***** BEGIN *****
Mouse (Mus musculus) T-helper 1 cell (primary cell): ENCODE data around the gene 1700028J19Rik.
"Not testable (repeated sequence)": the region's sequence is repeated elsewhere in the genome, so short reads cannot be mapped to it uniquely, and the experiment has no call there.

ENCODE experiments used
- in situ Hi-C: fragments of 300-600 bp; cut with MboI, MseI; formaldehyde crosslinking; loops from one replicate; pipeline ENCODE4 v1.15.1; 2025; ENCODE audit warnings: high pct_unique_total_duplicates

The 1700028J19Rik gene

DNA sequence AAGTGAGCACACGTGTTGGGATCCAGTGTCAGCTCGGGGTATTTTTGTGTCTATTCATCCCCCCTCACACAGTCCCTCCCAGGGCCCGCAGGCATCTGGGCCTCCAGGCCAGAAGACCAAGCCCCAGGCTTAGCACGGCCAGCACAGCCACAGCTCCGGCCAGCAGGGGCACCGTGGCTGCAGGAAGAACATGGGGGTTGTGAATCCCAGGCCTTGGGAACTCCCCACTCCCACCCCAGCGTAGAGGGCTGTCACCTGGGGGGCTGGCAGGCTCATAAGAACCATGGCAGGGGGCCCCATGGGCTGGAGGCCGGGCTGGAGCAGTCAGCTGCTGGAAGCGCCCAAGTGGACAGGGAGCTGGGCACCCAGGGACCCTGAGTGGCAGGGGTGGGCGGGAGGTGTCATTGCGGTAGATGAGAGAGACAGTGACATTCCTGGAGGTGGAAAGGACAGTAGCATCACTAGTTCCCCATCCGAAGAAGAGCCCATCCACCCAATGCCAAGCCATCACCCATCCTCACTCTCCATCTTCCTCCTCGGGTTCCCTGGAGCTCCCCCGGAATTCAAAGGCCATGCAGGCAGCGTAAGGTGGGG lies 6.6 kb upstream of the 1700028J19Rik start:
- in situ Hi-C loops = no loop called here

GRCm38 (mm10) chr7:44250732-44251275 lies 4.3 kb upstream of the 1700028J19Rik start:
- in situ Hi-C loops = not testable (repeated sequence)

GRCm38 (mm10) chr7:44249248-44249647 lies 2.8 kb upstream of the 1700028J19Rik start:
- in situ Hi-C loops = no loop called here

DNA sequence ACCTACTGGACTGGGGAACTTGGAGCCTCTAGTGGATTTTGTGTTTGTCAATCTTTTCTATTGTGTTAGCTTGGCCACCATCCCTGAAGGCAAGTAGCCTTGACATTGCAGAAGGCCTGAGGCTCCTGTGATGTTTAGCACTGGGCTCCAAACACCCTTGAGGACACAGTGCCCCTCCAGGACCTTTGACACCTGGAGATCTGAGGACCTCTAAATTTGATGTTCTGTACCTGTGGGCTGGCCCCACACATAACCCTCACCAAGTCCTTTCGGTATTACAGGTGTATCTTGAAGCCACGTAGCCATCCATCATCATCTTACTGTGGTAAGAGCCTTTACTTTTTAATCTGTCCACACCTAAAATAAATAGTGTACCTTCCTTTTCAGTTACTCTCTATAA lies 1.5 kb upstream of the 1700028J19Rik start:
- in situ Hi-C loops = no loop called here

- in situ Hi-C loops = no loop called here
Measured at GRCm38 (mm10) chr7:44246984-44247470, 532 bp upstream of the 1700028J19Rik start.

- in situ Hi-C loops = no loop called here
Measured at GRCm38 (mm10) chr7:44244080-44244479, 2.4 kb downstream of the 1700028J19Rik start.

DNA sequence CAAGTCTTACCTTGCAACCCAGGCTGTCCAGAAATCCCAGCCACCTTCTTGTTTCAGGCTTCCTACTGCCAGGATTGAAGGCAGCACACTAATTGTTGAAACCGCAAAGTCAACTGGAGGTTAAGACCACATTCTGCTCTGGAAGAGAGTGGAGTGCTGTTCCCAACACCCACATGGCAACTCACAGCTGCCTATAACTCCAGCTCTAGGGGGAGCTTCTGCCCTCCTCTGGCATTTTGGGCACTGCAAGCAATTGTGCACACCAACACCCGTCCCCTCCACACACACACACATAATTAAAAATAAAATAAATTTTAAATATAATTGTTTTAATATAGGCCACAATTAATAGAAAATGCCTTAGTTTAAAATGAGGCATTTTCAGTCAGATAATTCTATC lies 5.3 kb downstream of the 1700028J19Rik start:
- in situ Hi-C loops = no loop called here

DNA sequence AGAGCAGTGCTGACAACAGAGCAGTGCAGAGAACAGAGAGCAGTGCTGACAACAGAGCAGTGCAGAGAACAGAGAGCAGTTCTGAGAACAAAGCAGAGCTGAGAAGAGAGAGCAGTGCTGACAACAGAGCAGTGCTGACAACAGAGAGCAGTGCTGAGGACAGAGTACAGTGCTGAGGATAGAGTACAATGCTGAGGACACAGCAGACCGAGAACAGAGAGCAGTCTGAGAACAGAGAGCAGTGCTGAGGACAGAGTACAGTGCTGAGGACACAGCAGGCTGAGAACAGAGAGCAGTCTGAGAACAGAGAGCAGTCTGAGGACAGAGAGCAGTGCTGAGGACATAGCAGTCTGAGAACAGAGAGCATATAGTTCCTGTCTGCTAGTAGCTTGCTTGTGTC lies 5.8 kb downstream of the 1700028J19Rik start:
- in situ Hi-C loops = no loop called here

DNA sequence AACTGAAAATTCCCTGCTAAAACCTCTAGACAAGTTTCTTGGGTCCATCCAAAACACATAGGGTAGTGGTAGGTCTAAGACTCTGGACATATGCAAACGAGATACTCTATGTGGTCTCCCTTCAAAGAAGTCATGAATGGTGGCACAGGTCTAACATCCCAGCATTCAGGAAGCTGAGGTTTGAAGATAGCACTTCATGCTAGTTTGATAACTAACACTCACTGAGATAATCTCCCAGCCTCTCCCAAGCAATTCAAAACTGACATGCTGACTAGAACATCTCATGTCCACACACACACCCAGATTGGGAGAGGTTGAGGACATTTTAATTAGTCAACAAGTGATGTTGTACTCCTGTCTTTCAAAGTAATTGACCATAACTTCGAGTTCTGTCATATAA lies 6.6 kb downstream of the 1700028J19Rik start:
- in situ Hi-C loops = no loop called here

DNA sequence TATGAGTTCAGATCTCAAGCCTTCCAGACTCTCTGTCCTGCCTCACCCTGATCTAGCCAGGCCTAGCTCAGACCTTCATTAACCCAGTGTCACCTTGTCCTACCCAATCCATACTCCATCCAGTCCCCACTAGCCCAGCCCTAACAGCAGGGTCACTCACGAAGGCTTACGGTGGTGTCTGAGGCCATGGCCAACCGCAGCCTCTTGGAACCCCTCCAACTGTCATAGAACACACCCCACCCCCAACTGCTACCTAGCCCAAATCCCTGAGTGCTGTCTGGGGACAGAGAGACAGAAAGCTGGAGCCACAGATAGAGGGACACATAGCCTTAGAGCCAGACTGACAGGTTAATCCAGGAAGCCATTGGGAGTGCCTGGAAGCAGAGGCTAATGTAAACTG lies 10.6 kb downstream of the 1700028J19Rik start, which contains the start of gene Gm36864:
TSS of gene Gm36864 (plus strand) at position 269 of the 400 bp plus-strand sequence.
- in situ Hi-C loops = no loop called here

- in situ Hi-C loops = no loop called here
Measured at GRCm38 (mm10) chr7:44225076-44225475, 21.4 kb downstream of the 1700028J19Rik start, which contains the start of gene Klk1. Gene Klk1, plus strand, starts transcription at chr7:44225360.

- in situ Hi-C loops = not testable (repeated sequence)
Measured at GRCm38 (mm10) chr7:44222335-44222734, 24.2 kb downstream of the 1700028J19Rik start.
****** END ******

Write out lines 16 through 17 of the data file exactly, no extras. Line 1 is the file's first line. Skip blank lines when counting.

- in situ Hi-C loops = no loop called here
Measured at GRCm38 (mm10) chr7:44244080-44244479, 2.4 kb downstream of the 1700028J19Rik start.